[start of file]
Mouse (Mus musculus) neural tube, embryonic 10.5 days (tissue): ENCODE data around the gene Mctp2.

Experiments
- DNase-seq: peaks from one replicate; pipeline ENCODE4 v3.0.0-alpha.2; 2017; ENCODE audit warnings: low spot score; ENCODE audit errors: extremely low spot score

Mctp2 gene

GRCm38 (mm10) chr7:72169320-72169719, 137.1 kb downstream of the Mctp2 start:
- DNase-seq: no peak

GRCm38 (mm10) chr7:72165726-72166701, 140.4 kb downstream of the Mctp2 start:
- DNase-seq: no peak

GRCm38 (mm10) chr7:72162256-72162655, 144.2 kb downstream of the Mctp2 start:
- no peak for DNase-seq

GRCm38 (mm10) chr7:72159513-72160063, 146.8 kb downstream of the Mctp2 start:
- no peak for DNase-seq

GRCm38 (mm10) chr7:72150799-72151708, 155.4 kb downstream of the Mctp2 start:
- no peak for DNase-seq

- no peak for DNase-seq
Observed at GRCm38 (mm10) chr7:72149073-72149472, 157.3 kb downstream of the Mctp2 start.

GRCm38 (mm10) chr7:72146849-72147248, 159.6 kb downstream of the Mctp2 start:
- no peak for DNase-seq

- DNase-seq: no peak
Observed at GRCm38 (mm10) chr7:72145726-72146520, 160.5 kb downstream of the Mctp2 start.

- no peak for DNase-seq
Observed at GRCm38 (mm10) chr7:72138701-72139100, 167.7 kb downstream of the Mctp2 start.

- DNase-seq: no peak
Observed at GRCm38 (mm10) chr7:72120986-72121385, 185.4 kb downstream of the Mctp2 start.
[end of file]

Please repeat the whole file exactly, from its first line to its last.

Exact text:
Mouse (Mus musculus) neural tube, embryonic 10.5 days (tissue): ENCODE data around the gene Mctp2.

Experiments
- DNase-seq: peaks from one replicate; pipeline ENCODE4 v3.0.0-alpha.2; 2017; ENCODE audit warnings: low spot score; ENCODE audit errors: extremely low spot score

Mctp2 gene

GRCm38 (mm10) chr7:72169320-72169719, 137.1 kb downstream of the Mctp2 start:
- DNase-seq: no peak

GRCm38 (mm10) chr7:72165726-72166701, 140.4 kb downstream of the Mctp2 start:
- DNase-seq: no peak

GRCm38 (mm10) chr7:72162256-72162655, 144.2 kb downstream of the Mctp2 start:
- no peak for DNase-seq

GRCm38 (mm10) chr7:72159513-72160063, 146.8 kb downstream of the Mctp2 start:
- no peak for DNase-seq

GRCm38 (mm10) chr7:72150799-72151708, 155.4 kb downstream of the Mctp2 start:
- no peak for DNase-seq

- no peak for DNase-seq
Observed at GRCm38 (mm10) chr7:72149073-72149472, 157.3 kb downstream of the Mctp2 start.

GRCm38 (mm10) chr7:72146849-72147248, 159.6 kb downstream of the Mctp2 start:
- no peak for DNase-seq

- DNase-seq: no peak
Observed at GRCm38 (mm10) chr7:72145726-72146520, 160.5 kb downstream of the Mctp2 start.

- no peak for DNase-seq
Observed at GRCm38 (mm10) chr7:72138701-72139100, 167.7 kb downstream of the Mctp2 start.

- DNase-seq: no peak
Observed at GRCm38 (mm10) chr7:72120986-72121385, 185.4 kb downstream of the Mctp2 start.